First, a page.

“Young Saudis matured after the Jeddah floods and no longer accept excuses from local government authorities,” Reem said. “What we are seeing now with student protests is an extension of what we’ve been reading on news websites and blogs about the shortcomings of some of our local decision-makers.”


Copyright © 2012 The Media Line. All Rights Reserved.

February 26, 2012

Western Ways Woo Saudi Women

By Rob L. Wagner

The Media Line

26 February 2012

Study abroad exposes them to new freedoms, raises doubts about returning home

NEWCASTLE UPON TYNE, England – When 26-year-old Sabah arrived at the University of Newcastle in northeast England in the fall of 2009 for her postgraduate studies, she did what many of her Saudi girlfriends had decided. She sent her legal guardian home and lived an independent life.

Sabah, who spoke on the condition that her real name not be revealed because she is not following the guidelines of the Saudi cultural attache, which supervises her scholarship, said neither her father nor mother feel the need to keep her on a short leash.

“I have my own flat, I take the train to the university and I study late into the night at the library,” Sabah told The Media Line. “It’s a life I thought I never would have experience. I owe everything to my parents, who trust me to make the right decisions. Now I must make a decision of whether I even want to go back to Saudi Arabia. My heart tells me to stay here, but my head says I have no choice but to return home.”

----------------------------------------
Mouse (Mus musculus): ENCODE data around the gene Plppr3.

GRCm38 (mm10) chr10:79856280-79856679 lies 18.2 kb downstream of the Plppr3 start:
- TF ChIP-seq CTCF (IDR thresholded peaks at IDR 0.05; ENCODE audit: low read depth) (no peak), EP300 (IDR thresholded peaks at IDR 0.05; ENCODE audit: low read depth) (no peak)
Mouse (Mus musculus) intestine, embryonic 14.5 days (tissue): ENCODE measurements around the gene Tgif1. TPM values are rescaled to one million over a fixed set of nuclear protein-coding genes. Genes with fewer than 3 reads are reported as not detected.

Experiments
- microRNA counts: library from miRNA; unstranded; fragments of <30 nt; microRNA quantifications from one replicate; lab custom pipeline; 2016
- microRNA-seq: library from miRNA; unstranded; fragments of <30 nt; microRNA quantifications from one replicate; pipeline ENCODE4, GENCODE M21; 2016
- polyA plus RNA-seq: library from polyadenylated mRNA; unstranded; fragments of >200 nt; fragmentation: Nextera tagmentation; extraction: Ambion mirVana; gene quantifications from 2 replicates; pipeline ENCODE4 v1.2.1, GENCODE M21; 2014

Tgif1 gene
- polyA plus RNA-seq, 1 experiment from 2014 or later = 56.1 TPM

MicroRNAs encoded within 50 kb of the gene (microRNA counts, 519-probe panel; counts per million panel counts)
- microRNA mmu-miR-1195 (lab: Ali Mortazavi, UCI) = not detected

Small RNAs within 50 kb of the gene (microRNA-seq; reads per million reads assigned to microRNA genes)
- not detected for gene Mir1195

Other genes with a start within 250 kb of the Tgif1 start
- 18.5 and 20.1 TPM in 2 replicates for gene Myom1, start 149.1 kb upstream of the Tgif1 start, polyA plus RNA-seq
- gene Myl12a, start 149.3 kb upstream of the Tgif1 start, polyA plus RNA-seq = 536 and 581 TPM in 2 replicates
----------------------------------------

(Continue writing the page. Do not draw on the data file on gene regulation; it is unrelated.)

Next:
Sabah is one of more than 800 Saudi men and women studying at Newcastle. An estimated 110,000 Saudis studying worldwide and are part of King Abdullah’s Foreign Scholarship program. They are studying abroad with about 30% attending U.S. universities, 15% in the United Kingdom, 11% in Canada and 8% studying in Australia.  The rest are scattered in other, mostly Muslim, countries. The program was initiated in 2005 and the first wave of students with graduate and postgraduate degrees has already returned to Saudi Arabia.

However, many Saudi women like Sabah are facing a personal crisis as they ponder their future once they earn their degrees. It’s an issue so sensitive that few students were willing to discuss their lives in the West using their real names, fearing they would lose their scholarships and sent home.

Some women say they see efforts to tighten restrictions on their personal freedoms since the beginning of the Arab Spring. The heady feeling Saudi women felt following the June 2011 driving demonstrations to demand their right to drive has dissipated and replaced with heightened rhetoric among conservatives to stay at home.